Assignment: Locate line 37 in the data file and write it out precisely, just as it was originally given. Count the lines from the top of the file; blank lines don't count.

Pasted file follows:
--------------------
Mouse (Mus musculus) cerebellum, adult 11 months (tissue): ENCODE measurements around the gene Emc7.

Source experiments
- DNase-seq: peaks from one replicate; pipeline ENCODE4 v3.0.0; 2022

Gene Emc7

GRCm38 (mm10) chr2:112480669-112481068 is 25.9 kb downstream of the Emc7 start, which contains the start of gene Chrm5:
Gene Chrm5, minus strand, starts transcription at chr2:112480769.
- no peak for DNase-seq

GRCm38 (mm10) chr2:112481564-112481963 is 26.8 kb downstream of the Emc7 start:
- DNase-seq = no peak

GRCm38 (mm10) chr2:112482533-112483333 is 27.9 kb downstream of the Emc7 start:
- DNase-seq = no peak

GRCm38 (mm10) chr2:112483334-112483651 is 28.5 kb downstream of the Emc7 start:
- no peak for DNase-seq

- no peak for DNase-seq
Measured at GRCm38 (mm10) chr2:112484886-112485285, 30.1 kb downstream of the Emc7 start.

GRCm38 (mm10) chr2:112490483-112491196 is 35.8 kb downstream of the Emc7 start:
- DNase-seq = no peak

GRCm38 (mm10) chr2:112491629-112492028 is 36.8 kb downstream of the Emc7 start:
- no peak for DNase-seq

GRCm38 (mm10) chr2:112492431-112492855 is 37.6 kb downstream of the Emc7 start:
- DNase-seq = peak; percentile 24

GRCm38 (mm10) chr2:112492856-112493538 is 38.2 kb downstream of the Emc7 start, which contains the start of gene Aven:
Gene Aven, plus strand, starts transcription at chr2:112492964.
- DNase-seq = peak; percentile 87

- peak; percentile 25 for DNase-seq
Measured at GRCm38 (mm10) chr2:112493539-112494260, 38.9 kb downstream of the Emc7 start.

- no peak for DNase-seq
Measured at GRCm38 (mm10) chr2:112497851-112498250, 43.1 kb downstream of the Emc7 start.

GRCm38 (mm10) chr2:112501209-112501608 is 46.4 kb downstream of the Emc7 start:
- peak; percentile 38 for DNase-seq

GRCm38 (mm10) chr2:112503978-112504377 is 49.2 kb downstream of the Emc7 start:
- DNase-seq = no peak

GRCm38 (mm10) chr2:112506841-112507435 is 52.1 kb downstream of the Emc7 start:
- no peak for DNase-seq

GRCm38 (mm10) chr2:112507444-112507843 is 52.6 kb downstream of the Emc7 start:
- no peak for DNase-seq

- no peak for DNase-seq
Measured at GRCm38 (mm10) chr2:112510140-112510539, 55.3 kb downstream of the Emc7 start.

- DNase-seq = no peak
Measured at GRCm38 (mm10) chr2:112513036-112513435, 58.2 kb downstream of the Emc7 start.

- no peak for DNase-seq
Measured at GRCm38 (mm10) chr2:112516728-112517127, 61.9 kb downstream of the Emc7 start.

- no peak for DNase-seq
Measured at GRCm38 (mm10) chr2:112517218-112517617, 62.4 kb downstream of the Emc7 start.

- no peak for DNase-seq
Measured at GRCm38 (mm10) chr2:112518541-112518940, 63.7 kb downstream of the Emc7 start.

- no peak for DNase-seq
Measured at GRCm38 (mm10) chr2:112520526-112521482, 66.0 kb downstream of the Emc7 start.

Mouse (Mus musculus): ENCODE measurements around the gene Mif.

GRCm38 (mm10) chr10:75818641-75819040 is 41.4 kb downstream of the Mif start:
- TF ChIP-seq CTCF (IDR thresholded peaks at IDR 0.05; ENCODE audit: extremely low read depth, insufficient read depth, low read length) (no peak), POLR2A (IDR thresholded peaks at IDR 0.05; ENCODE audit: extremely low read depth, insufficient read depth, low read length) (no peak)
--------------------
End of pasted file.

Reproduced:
- no peak for DNase-seq